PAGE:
Delivering social value in health and care

By Nancy Towers, Social Enterprise UK.

The Health and Social Value programme is a three-year programme, funded by the Department of Health and delivered by Social Enterprise UK (SEUK) and the Institute for Voluntary Action Research (IVAR). What can it tell us about delivering social value in health and care?

The programme is specifically designed to support local areas to deliver and commission for social value in health and care; in this way it aims to support the implementation of the Public Services (Social Value) Act on the frontline.

The programme brings together key players in local healthcare to consider what social value means in their area, how it can be embedded in commissioning and procurement of health services, and how this can lead to improved health outcomes on the ground.

The programme works with senior decision-makers and leaders from Clinical Commissioning Groups (CCGs), local authorities (including those on Health and Wellbeing Boards) and from the voluntary, community and social enterprise (VCSE) sector. Through a combination of facilitated group sessions and external experts, the programme focuses on specific actions: to deliver culture change and the partnerships necessary to create tangible improvements in local healthcare.

We also work to improve VCSE organisations’ understanding of their own impact in terms of social value and increase their knowledge of the commissioning process.

We’re now in the third year of delivering this programme and beginning to develop an understanding of what social value in health care can look like, its potential impact and some of the characteristics that support areas to embed social value in health care procurement.

The importance of cross sector relationships

What our work has shown, in the areas where procuring for social value in health is really being embraced, is a willingness to collaboratively change systems and practice across sectors.

It has also confirmed the essential role that the VCSE sector has to play throughout the process, providing insight into the needs of the community, informing social value policies, co-designing tenders and delivering on social value.

And anecdotally there does seem to be a correlation between the development of trusting and co-operative relationships amongst VCSE, local authority and CCG colleagues and better outcomes for the commissioning of social value.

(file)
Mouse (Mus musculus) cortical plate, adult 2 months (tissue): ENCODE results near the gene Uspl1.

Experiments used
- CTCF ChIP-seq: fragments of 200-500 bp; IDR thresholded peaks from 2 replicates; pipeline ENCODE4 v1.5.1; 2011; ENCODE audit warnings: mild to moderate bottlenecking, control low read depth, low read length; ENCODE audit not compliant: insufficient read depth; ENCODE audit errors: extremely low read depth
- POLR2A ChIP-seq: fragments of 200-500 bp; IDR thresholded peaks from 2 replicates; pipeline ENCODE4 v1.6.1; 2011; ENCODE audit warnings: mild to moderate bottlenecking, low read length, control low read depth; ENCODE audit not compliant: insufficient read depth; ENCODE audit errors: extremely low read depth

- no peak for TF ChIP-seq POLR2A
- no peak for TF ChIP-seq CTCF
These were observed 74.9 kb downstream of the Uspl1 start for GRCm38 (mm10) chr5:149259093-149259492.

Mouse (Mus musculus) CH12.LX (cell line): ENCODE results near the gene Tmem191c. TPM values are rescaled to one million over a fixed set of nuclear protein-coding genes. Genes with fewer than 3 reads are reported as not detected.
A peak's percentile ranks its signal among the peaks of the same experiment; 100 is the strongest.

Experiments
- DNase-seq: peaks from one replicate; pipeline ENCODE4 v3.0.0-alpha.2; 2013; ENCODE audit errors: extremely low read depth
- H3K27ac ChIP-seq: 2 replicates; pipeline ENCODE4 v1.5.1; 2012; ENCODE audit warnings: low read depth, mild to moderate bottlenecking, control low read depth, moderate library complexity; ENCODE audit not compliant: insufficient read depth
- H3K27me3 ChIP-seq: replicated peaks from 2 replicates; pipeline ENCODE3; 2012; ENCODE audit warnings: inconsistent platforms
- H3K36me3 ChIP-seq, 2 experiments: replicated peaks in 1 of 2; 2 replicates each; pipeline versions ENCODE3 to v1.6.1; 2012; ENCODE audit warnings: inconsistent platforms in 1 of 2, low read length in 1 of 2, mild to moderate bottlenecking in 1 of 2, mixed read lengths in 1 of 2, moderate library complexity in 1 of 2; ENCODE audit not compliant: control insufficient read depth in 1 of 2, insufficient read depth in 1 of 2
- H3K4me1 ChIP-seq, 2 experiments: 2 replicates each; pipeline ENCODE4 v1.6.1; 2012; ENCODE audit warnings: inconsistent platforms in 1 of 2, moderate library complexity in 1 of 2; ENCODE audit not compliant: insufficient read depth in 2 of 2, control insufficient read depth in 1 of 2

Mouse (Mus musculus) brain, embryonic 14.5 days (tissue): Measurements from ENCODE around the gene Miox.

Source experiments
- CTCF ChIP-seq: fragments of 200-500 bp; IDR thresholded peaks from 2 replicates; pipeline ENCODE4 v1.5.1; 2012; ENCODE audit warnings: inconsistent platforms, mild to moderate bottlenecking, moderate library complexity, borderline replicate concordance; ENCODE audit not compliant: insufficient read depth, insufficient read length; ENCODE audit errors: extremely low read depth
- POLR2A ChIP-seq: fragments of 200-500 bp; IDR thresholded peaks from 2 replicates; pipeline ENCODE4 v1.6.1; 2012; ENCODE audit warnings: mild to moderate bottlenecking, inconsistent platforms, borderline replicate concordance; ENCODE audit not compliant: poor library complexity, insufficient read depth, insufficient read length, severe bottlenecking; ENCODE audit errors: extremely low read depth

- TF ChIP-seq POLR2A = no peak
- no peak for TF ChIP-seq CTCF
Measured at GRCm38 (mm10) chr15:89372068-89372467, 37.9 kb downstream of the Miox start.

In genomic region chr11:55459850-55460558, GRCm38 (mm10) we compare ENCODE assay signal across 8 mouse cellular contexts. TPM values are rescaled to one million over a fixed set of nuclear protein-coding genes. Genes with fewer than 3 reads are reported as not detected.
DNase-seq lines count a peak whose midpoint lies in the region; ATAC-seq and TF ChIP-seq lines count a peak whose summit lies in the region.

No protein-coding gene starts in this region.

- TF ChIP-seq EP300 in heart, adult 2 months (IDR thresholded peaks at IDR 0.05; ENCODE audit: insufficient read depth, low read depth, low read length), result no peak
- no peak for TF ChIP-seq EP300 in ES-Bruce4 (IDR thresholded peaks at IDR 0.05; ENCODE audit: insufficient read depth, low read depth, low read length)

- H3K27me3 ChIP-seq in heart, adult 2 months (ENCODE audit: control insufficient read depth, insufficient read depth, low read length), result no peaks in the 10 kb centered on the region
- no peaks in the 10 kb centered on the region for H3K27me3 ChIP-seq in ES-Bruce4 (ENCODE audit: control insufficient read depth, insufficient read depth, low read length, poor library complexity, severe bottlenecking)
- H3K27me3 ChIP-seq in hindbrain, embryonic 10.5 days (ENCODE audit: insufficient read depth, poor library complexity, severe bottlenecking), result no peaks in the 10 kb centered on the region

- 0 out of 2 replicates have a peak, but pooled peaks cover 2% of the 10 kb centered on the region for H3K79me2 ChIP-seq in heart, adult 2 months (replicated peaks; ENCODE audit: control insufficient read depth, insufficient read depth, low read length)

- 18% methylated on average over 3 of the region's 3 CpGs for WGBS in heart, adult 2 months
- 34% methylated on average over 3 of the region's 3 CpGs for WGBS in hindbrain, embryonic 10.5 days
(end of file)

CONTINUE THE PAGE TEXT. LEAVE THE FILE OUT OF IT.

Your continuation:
So what does social value look like in health and care?

There’s no one size fits all approach for what social value should look like in health and care commissioning. The non-prescriptive nature of the Social Value Act, means that each area/commissioning body can develop their own priorities as to what social value means for them and their community.

Both Halton and Salford, areas that have been involved with the programme, looked at what impacted locally on their residents health and well-being and wanted to use social value policies to build the well-being resilience of their communities, taking broader health determinants into account. As a result both areas have looked beyond health and care commissioning and have developed social value policies/pledges that will achieve the greatest social value (in terms of health and wellbeing) for their residents across local authority and CCG procurement. For example a recent Halton construction contract, with social value criteria, was awarded to a company that will provide apprenticeship opportunities and investment for the local community. This delivers on Halton’s social value policies which are designed to combat health inequalities.

It is exciting to think about what the impact on health inequalities could be if all local authorities and CCGs commissioned in this way. It doesn’t have to be a sweeping change, in fact areas we have worked with have felt an incremental approach, trialling social value priorities in one or two contracts, helps build confidence and trust in the process. And it’s often easier when you can see it working somewhere else, which is something this programme hopes to support. From the eight areas we’ve worked with so far, we’re establishing an excellent collection of policies, frameworks, case studies and guides that will be available on our website and the social value hub so that other areas can benefit from the knowledge and learning and be inspired and supported in their own social value journey.

Useful resources

Find out more about the programme here:

Communities count: Four steps to unlocking social value

Have your say on the future of funding and partnership between the VCSE and statutory sectors here

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